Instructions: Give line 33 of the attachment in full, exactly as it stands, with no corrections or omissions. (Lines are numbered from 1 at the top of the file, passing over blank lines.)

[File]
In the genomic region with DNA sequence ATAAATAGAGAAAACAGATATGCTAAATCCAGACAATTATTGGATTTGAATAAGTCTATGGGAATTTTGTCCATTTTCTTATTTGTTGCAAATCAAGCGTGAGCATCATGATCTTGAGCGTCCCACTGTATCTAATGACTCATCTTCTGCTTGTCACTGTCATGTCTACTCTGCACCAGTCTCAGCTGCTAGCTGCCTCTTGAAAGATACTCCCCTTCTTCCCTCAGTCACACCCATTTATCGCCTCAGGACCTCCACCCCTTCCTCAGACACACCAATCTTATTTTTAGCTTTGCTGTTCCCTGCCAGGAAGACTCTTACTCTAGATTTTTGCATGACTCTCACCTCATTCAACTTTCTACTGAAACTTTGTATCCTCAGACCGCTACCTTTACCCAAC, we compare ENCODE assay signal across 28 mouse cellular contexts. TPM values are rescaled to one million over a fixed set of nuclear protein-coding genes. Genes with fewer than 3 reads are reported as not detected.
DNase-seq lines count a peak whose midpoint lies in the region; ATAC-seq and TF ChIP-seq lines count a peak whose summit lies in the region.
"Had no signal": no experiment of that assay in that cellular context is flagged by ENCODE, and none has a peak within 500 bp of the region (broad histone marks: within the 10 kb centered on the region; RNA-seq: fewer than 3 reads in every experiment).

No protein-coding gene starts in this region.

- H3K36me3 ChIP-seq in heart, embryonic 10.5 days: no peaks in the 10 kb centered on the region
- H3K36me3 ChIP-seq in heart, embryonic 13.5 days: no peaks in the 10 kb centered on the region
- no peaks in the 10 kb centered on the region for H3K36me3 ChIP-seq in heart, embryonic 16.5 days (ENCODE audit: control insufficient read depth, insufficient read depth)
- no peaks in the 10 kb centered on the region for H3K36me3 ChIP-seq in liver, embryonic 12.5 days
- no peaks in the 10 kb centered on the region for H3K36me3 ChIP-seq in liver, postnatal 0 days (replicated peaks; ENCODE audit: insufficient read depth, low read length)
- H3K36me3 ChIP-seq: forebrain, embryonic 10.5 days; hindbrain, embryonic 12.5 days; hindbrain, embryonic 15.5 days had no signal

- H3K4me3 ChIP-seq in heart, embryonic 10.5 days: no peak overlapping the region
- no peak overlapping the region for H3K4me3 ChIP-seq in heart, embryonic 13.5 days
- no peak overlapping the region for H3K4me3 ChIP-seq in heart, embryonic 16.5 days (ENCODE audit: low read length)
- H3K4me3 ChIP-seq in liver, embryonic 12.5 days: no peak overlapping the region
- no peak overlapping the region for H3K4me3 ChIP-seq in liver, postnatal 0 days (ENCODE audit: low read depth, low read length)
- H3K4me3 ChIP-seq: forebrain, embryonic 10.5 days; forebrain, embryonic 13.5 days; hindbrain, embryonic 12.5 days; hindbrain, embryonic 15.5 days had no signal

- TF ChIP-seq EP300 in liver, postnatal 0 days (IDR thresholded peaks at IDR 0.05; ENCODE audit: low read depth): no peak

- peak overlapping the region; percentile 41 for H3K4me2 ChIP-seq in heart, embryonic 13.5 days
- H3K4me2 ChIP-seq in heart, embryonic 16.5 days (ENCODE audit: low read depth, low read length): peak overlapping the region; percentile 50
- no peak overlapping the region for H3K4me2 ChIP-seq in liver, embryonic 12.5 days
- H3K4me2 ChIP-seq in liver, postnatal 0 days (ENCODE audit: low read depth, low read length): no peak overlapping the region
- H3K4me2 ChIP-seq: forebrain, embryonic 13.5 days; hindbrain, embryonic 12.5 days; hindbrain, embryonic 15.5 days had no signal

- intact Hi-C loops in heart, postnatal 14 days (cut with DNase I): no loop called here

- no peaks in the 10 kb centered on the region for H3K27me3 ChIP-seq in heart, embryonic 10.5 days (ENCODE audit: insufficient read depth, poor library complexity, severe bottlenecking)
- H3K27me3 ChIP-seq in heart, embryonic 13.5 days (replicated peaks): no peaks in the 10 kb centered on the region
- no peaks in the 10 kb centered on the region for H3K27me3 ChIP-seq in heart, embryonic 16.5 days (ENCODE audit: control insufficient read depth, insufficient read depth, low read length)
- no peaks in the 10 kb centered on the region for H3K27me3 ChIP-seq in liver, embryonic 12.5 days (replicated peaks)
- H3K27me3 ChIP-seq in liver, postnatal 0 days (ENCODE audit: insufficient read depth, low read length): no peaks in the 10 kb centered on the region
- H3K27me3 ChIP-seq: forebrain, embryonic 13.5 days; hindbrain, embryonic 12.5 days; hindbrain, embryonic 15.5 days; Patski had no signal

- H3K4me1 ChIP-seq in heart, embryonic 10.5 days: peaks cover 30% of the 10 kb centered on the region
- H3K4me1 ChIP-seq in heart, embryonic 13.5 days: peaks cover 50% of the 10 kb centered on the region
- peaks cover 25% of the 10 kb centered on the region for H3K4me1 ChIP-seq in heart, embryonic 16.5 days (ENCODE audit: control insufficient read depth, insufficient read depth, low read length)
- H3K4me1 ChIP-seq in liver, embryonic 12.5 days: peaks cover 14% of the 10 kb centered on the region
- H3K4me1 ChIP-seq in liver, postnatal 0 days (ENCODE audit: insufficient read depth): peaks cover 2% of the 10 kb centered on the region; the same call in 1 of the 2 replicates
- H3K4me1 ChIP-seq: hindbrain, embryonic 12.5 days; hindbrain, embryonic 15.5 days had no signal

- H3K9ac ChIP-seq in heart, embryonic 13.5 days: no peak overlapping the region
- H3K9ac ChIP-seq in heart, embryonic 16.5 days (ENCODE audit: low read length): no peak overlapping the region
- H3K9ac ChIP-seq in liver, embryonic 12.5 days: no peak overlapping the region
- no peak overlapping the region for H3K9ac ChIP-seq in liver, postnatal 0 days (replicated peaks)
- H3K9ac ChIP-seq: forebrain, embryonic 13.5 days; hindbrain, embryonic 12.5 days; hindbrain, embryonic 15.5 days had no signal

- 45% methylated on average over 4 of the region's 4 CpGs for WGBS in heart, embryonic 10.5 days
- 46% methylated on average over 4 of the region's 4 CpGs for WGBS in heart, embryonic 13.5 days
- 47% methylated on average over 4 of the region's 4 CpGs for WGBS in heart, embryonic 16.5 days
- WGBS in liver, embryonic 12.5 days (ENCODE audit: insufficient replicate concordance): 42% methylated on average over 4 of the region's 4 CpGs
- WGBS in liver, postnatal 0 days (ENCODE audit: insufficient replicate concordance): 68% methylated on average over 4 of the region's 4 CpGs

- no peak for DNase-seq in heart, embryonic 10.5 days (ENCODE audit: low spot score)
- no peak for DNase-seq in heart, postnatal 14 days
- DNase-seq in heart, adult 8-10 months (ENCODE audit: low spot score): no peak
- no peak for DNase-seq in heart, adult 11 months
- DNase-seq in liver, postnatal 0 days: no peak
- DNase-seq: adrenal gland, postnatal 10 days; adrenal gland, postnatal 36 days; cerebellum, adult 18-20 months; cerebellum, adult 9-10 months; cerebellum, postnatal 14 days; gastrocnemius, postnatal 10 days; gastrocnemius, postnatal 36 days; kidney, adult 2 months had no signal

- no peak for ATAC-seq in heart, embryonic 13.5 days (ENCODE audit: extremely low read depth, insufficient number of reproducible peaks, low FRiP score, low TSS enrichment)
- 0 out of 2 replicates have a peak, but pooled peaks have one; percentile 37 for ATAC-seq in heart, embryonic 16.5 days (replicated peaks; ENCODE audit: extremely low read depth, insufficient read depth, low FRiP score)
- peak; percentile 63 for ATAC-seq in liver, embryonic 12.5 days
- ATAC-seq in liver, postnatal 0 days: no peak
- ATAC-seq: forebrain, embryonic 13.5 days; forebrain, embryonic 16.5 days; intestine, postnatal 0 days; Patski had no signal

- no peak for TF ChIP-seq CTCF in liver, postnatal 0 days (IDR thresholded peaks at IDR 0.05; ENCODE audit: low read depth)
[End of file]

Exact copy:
- H3K4me1 ChIP-seq in liver, embryonic 12.5 days: peaks cover 14% of the 10 kb centered on the region